Since there has been such intense interest in Taipei's Evergreen Maritime Museum, I have decided to tell you more over two or three more posts. This one focuses on three fascinating models of steam-powered boats that plied Chinese waters in the nineteenth century.
Ping Yuan -- cruiser. Launched on January 29, 1888, and originally named Long Wei, this was the first steel-armored cruiser built in China, her design based on the French Acheron-class gunboat. In 1890 she was transferred to the Beiyang Fleet, and renamed Ping Yuan. The Ping Yuan fought in the Battle of the Yalu River, damaging the Japanese flagship Matsushima (of which there is a model upstairs). Captured in the siege of Weihaiwei in 1895, she became part of the Japanese Imperial Navy. In 1904 she met her doom, hitting a mine in Pigeon Bay, west of Port Arthur.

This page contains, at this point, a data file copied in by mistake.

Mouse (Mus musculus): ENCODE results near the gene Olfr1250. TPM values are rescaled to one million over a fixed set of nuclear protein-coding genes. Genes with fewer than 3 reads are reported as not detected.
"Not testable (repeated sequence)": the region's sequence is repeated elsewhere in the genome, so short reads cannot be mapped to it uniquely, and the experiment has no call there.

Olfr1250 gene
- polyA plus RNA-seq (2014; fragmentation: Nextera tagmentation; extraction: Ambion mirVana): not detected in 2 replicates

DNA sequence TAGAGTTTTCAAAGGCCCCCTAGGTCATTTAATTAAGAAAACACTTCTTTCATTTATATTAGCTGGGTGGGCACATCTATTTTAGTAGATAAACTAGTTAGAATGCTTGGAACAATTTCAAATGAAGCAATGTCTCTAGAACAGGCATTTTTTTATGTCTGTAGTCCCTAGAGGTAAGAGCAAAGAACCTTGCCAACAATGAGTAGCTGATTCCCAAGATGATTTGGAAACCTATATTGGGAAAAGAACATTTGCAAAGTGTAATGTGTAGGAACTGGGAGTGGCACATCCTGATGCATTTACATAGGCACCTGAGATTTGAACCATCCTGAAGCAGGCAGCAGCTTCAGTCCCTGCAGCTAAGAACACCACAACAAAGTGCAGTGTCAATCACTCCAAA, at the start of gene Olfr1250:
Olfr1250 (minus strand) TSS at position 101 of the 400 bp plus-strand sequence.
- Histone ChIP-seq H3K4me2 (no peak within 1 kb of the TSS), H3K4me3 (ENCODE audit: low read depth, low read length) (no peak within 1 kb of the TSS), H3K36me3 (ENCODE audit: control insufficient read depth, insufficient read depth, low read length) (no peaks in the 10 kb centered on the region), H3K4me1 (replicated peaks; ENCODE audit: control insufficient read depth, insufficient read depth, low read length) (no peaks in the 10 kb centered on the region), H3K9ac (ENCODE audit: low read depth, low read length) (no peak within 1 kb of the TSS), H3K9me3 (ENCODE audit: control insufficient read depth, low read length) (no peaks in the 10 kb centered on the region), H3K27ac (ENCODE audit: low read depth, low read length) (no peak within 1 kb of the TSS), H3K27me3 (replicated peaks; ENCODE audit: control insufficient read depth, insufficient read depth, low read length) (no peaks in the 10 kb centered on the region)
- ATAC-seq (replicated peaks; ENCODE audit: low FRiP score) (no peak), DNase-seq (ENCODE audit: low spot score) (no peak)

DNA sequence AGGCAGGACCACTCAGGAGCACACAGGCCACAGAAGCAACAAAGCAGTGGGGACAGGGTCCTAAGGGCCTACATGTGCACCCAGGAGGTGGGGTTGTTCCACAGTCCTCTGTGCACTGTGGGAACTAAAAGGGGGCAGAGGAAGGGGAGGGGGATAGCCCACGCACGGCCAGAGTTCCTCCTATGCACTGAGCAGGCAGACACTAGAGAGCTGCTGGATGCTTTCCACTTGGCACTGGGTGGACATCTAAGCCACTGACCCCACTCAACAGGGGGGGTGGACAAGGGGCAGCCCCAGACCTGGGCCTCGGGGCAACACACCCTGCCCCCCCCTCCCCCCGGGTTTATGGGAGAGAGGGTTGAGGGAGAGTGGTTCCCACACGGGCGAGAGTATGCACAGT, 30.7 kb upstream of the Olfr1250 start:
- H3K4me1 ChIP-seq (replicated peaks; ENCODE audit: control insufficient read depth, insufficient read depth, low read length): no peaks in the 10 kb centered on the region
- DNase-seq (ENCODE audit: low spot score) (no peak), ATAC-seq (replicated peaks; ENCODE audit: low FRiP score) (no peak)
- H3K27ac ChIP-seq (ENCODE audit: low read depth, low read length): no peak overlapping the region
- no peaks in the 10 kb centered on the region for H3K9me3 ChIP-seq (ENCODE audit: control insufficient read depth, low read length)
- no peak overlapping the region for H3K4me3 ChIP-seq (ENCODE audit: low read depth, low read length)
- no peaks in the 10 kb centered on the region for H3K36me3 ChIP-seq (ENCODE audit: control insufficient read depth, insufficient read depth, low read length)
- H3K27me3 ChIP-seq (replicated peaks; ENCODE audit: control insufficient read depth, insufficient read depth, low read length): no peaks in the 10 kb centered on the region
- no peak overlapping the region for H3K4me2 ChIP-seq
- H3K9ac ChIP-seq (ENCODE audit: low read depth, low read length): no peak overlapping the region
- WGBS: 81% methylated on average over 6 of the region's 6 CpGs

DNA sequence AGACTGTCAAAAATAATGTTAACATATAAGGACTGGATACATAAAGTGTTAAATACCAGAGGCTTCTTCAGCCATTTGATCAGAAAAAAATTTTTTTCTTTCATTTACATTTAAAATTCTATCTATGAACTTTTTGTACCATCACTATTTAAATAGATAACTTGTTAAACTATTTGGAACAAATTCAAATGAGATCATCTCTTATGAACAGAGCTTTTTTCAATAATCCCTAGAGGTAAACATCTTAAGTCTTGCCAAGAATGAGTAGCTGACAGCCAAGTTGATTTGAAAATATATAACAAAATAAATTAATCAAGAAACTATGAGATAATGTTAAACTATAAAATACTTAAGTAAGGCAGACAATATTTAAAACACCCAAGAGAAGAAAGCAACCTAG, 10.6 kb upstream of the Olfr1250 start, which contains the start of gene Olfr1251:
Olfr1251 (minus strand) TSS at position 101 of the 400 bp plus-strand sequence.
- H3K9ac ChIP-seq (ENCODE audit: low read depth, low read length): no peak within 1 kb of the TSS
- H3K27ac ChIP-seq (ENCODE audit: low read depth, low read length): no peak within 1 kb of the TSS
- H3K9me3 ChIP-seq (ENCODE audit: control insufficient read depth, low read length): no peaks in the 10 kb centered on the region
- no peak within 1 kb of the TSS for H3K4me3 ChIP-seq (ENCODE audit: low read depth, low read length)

This lovely model is is of the Jing Qing, another cruiser. She was a composite (wooden planking over an iron frame), and fitted with a ram bow. Built in the Foochow Naval Yard, she was launched on December 23, 1885, and joined the Nanyang Fleet, based in Shanghai. At the end of the Qing Dynasty she was transferred to the Yangtze river fleet, and in 1918 she was decommissioned and converted into a commercial vessel.
And here is the steamship Wan Nian Qing, China's first wooden-hulled, steam-driven vessel to exceed 1,000 tons. Launched on June 10, 1869, she was not a gunboat, per se, but served as a transport between Taiwan and Fujian, She sank after a collision with a British steamboat in the East China Sea (near Shanghai) on January 20, 1887. Since then, her name has been given to a chemicals tanker ....